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The governance of transport and climate change

Marsden, Greg; Rye, Tom

Authors

Greg Marsden

Tom Rye



Abstract

Climate change is one of the key global policy issues of our time. Transport is the sector from which it has been hardest to cut emissions and, to make substantial progress in the future, action will be required at all levels of government from international to local. The governance of transport within this already challenging arena is further complicated by the existence of different structures for the management of transport modes and variations in formal governance structures across countries and regions.

This paper examines the prospect for deep cuts in CO2 emissions from transport through an examination of the key policy levers for change and considering the governance issues that surround them. The focus of the paper is the United Kingdom, and in particular England and Scotland. The UK is the first country to have a legally binding internal obligation to meet carbon dioxide reduction targets and this has prompted significant activity in both governance institutions and delivery. The research uses a multi-level governance framework to understand the policy environment in England and Scotland, capturing both the range of spatial actors and the influence of sectoral actors in what is a complex polity.

It is concluded that the policy approach currently appears constrained by a desire to divide accountability by formal institutional structures, thus failing to tackle the dispersed nature of travel and the national and international nature of businesses. There is currently a lack of clarity about the tiering of responsibilities between spatial levels and there is therefore a comparative lack of commitment to the potential for demand management and travel reduction strategies to contribute to carbon reduction. Carbon reduction policies are also influenced by strong industry lobbies whose goals may not be fully aligned with carbon reduction strategies. The profusion of actors engaged in climate change policy seems to dilute rather than promote effective policy making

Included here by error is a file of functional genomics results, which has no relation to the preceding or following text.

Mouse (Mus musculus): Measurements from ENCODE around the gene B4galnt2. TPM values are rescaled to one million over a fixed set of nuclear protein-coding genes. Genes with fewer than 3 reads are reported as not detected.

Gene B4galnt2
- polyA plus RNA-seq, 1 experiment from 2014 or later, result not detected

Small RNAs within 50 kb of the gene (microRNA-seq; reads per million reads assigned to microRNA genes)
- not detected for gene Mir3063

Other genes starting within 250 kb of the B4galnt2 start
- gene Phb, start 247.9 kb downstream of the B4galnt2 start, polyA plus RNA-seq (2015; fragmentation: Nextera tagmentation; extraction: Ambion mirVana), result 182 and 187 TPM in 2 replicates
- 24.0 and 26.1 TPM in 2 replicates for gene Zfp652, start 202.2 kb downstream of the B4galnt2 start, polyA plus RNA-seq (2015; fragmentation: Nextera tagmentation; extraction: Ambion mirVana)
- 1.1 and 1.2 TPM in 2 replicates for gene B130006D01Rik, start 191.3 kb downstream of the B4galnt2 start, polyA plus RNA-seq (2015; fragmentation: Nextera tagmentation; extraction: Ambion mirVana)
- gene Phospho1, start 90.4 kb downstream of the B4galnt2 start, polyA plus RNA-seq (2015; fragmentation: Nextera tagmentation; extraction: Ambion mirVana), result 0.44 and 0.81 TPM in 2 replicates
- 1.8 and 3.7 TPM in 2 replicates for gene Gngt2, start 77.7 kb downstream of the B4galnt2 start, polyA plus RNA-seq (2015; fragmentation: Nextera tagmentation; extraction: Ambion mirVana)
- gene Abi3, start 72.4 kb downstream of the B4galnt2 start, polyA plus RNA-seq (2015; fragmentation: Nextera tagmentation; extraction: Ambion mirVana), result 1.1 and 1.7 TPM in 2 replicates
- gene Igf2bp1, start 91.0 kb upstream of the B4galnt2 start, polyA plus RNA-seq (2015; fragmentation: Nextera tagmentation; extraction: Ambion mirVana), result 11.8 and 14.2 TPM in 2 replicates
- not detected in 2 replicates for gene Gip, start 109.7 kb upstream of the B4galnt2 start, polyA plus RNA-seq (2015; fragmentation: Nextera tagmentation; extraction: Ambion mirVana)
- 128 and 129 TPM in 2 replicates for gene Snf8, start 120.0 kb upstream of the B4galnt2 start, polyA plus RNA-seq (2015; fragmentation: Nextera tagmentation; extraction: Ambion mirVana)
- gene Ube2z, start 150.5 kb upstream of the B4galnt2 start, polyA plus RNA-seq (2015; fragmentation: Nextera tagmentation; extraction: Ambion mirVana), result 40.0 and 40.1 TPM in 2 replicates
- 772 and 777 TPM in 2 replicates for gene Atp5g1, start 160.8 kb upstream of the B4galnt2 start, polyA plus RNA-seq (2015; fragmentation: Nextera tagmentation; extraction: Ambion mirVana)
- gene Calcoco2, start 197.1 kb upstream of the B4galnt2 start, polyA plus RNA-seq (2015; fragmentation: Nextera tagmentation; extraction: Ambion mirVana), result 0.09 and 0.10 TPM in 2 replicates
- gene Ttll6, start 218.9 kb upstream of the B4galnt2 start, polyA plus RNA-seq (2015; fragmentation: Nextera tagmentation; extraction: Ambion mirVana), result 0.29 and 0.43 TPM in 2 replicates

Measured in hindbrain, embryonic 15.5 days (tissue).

Journal Article Type Article
Online Publication Date Oct 30, 2009
Publication Date 2010-11
Deposit Date Mar 9, 2011
Journal Journal of Transport Geography
Print ISSN 0966-6923
Publisher Elsevier
Peer Reviewed Peer Reviewed
Volume 18
Issue 6
Pages 669-678
DOI https://doi.org/10.1016/j.jtrangeo.2009.09.014
Keywords Geography, Planning and Development; General Environmental Science; Transportation
Public URL http://researchrepository.napier.ac.uk/id/eprint/4264
Publisher URL Http://dx.doi.org/10.1016/j.jtrangeo.2009.09.014